A Christian believer, saved totally by grace, becomes a disciple of Jesus and a “discipler” of others because of that grace status. This expression of discipleship will appear differently in different people as God molds them into His servants. That is the setting for what follows here.

We normally think of the New Testament apostles as great leaders. They were. Peter’s classic declaration to the Sanhedrin, “We must obey God rather than man” and Paul’s affirmation to Agrippa, “So then…I was not disobedient to the heavenly vision” stand out as two examples of the faithful confidence and heartfelt commitment often seen in Christian leaders.

But great leaders rarely start out that way. Like all of us learning to run only after first learning to walk, so leaders must learn first to follow. Sometimes following puts one in the shadows. Sometimes commanding is learned best when being commanded. Being commanded does not grant celebrity status.

Within the vocabulary of grace-oriented Christians, obedience is a term often avoided. It seems to lack philosophical nuance and theological breadth; it is so either/or. In the minds of many, obedience seems rote and requires little thought. I may agree to a point. The gospel song glibly and perhaps too simply declares: “God said it; I believe it; that settles it for me!” Obedience, at least on the surface, may not require much thought. But it often demands significant courage. And courage exercised is the substance of leadership.

Before the leaders of the New Testament had any name recognition, they were followers—disciples. In fact their identities as leaders would remain forever unknown if they were not first of all followers of Jesus Christ. How many 1st century Judean tax collectors do we know by name? Two. Matthew and Zacchaeus—both followers of Jesus. How many 1st century Galilean fishermen can we name? Four.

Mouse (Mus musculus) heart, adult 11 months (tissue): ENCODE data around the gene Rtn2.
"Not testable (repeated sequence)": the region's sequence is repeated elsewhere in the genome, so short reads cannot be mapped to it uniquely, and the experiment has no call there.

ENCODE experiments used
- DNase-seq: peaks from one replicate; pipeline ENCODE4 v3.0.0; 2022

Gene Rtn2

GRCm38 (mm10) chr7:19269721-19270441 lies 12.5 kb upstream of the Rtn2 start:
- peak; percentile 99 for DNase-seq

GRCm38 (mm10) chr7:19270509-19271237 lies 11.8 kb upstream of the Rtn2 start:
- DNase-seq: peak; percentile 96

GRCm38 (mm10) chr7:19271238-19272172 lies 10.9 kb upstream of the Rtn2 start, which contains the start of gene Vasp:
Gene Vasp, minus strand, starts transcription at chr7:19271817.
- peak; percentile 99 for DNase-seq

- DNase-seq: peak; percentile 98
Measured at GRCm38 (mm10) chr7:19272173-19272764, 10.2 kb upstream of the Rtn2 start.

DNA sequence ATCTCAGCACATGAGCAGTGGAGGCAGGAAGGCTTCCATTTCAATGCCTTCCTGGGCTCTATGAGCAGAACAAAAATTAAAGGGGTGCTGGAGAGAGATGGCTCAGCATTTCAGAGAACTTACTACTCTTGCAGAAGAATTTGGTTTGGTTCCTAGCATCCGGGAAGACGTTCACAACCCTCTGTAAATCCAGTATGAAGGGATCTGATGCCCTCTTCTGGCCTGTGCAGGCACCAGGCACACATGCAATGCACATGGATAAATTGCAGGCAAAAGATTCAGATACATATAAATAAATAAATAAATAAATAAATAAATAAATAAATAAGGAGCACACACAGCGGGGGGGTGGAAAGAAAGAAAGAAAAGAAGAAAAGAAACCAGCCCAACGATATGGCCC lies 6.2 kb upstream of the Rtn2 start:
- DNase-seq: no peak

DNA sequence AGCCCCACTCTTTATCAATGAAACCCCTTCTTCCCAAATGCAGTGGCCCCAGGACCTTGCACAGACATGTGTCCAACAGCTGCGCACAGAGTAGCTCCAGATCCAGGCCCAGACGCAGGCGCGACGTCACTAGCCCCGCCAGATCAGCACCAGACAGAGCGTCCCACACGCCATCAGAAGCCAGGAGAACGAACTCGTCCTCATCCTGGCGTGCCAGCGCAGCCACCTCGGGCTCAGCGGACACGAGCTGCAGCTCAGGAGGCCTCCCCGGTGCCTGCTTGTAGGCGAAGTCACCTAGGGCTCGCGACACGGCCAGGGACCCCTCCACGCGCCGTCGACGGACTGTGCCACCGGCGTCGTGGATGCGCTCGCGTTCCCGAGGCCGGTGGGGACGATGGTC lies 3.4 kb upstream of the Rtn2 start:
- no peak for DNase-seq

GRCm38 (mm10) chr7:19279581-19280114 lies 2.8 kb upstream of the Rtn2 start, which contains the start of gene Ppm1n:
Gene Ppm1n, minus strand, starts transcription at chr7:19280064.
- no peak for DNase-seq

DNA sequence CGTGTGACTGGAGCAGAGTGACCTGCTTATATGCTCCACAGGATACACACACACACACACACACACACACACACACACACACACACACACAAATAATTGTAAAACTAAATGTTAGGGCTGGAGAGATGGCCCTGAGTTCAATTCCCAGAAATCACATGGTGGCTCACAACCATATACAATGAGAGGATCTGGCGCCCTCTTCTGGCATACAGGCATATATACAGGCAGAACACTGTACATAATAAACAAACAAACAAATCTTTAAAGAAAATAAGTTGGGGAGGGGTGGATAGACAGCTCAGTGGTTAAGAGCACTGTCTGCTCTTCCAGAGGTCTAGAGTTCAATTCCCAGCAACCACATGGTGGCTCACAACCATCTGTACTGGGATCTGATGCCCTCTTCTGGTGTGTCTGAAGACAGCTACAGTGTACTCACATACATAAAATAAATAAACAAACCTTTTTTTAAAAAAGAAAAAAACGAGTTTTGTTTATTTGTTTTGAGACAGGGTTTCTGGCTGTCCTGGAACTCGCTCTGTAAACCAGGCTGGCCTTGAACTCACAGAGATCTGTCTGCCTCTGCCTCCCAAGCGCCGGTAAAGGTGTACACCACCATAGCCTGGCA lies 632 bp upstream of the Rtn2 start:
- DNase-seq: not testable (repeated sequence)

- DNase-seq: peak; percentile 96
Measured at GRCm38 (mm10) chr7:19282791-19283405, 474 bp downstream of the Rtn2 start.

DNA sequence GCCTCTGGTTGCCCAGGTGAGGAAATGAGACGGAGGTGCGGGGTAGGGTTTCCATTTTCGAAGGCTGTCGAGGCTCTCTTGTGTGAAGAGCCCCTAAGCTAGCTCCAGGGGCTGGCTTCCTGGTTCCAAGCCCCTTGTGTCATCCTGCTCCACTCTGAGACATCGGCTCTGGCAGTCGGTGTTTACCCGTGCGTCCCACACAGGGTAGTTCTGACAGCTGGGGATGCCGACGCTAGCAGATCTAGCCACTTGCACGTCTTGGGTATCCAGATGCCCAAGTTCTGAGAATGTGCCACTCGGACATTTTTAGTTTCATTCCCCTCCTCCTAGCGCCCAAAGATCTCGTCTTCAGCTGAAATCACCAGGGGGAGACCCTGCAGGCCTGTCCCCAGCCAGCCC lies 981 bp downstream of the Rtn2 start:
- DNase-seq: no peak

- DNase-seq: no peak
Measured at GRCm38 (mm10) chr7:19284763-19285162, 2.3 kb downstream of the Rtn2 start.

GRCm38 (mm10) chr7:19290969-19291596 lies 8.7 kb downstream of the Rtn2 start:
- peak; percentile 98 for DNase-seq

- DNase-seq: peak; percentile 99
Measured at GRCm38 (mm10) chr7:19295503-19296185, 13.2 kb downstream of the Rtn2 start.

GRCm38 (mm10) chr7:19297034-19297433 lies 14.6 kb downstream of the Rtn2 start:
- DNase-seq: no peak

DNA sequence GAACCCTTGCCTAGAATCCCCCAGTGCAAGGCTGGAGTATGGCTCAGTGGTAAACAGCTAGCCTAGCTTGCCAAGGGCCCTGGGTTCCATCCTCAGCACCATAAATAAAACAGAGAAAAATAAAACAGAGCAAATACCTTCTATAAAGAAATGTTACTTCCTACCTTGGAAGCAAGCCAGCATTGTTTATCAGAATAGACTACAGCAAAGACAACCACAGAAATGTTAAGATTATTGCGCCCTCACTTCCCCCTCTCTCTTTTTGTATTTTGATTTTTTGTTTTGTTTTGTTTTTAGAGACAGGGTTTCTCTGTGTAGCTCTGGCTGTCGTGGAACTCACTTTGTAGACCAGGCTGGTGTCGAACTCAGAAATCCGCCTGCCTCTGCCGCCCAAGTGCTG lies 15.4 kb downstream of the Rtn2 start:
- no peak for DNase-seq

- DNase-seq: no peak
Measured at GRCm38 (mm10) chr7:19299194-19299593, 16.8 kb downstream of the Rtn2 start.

How many tent makers? You get the point. None of these had the slightest prayer of becoming anything but mere chaff on history’s pages if they were not followers of Jesus before they became leaders in His eternal and divine cause. Followers are, by definition, obedient—not blindly, but faithfully.

One story found in all four gospels is the triumphal procession of Jesus coming as king to Jerusalem. Three of the gospels tell us that Jesus sent two disciples ahead to borrow an unbroken young donkey. He did not tell them what it was for; He simply said, “the Lord needs it.” We don’t know the names of those disciples, we don’t know the owners of the donkey, but we do know they were obedient to the expressed need of Jesus and we know what Jesus did with it. By their unquestioned obedience, they completely supported the ministry of the Lord.

Of course Jesus could have done all the things He did with no human help at all. But He chose to build His kingdom using the willing obedience of those whose lives had been transformed by His limitless grace.

He still does it that way. With His amazing power He could reach the world in seconds with any message He so desired. Even the rocks would cry out in obedience to Him if He so desired.

The church today accomplishes its mission much of the time on the strength of real-life disciples whose names we don’t know, but are etched for eternity in the books of heaven. God doesn’t call us to lead until we first learn to follow His lead. And in following His lead we will support His cause, and His leaders, occasionally becoming leaders ourselves in the process.

If you are a Christian you are a follower, a disciple and obedient. In that obedience you lead, you disciple others, you change your world.

This editorial originally appeared in the October 2014 issue of OUTLOOK.